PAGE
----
Jan. 29, 2004 - General aviation came out ahead in the huge omnibus spending bill Congress passed last week to fund the government for the rest of this fiscal year. The FAA's piece of the pie contains money to fund a number of items that AOPA lobbied hard for.
"The bill fully funds the Airport Improvement Program, including $341 million for general aviation airports," said Andy Cebula, AOPA senior vice president of Government and Technical Affairs. "And AOPA's hard work paid off, because for the first time, airports can use those funds for hangar construction."
The bill also addresses how pilots are going to keep their high compression engines running as leaded aviation fuel is phased out. At AOPA's suggestion, it contains half-a-million dollars for researching the use of unleaded fuels for general aviation.
There is $3 million set aside so the FAA can continue to develop ILS-like GPS approaches at GA airports using the wide area augmentation system, or WAAS. Because of the benefits WAAS provides GA pilots, AOPA has pressed the FAA to continue its development and deployment, despite airline indifference.
Rep. Ernest Istook (R-Okla.), the chairman of the House Transportation Appropriations subcommittee, was instrumental in making sure both projects were funded.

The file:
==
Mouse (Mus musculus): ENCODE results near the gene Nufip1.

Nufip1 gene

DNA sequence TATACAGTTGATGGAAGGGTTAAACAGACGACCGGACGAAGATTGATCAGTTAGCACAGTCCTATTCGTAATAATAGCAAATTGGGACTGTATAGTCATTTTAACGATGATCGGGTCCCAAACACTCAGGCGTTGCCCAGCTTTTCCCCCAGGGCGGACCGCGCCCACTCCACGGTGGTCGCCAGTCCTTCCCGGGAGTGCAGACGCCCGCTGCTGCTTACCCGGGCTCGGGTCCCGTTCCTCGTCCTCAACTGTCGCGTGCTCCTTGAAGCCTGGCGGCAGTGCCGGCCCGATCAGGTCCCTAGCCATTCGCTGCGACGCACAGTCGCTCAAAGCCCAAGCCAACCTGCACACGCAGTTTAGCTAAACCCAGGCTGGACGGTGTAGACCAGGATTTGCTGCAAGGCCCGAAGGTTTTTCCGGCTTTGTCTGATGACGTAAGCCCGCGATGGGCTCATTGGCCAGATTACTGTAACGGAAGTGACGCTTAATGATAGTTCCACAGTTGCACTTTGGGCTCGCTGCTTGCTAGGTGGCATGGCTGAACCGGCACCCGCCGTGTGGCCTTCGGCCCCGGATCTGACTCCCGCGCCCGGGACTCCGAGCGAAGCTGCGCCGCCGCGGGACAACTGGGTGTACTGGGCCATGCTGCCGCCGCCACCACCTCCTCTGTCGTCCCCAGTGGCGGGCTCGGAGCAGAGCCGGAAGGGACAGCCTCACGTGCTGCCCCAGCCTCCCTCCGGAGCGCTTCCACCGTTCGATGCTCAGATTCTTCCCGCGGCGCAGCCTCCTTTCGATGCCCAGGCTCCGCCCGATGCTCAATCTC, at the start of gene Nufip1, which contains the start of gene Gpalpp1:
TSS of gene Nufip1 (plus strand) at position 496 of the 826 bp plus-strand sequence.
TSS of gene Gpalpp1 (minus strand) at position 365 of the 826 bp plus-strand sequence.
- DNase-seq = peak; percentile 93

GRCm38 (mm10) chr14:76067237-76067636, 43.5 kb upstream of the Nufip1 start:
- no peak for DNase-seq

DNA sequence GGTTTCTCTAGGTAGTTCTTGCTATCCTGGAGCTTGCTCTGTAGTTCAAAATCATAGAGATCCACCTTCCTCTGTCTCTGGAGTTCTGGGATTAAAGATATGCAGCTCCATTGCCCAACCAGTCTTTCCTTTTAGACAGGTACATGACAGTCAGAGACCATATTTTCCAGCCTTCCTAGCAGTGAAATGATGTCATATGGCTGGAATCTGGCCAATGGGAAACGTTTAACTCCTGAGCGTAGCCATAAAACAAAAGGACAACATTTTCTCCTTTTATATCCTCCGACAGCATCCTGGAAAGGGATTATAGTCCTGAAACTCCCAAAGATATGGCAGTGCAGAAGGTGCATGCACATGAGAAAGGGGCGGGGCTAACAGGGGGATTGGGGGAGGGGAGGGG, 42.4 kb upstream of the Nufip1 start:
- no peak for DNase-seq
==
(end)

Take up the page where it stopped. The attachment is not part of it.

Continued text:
The FAA appropriation also includes funding for the agency's long-range Operational Evolution Plan, or OEP. The bill directs the FAA to ensure that enhancements that benefit general aviation are part of the OEP.
The bill also prohibits the FAA from spending any of this year's money "to finalize or implement any regulation that would promulgate new aviation user fees." In other words, the FAA cannot spend any of its $14 billion budget to put any kind of fee-for-service scheme in place.
Although much of what the bill contains is good for GA, not everything AOPA had sought is included.
Before it was lumped into the catch-all omnibus spending bill, the FAA Appropriation bill included funds to reimburse general aviation businesses hurt by the national airspace shutdown after the September 11, 2001, terrorist attacks. The omnibus bill contains no money and merely "encourages" the FAA to reimburse the FBOs at Washington, D.C.'s Reagan National Airport (DCA), and the DC-3, College Park (CGS), Washington Executive/Hyde Field (W32), and Potomac Airfield (VKX).
And the bill continues the prohibition against banner towers over many major sporting events or the two Disney theme parks.
"As the budget and appropriation battles for FY 2005 get under way in these times of a growing national deficit, AOPA will be fighting to make sure general aviation doesn't lose any ground - that programs that benefit GA are not sacrificed to fund something that only helps the airlines," said Cebula. "And we'll continue to pressure the government to change the classification of air traffic control back to 'inherently governmental' so that our members will not face the specter of users' fees charged by a privatized ATC provider."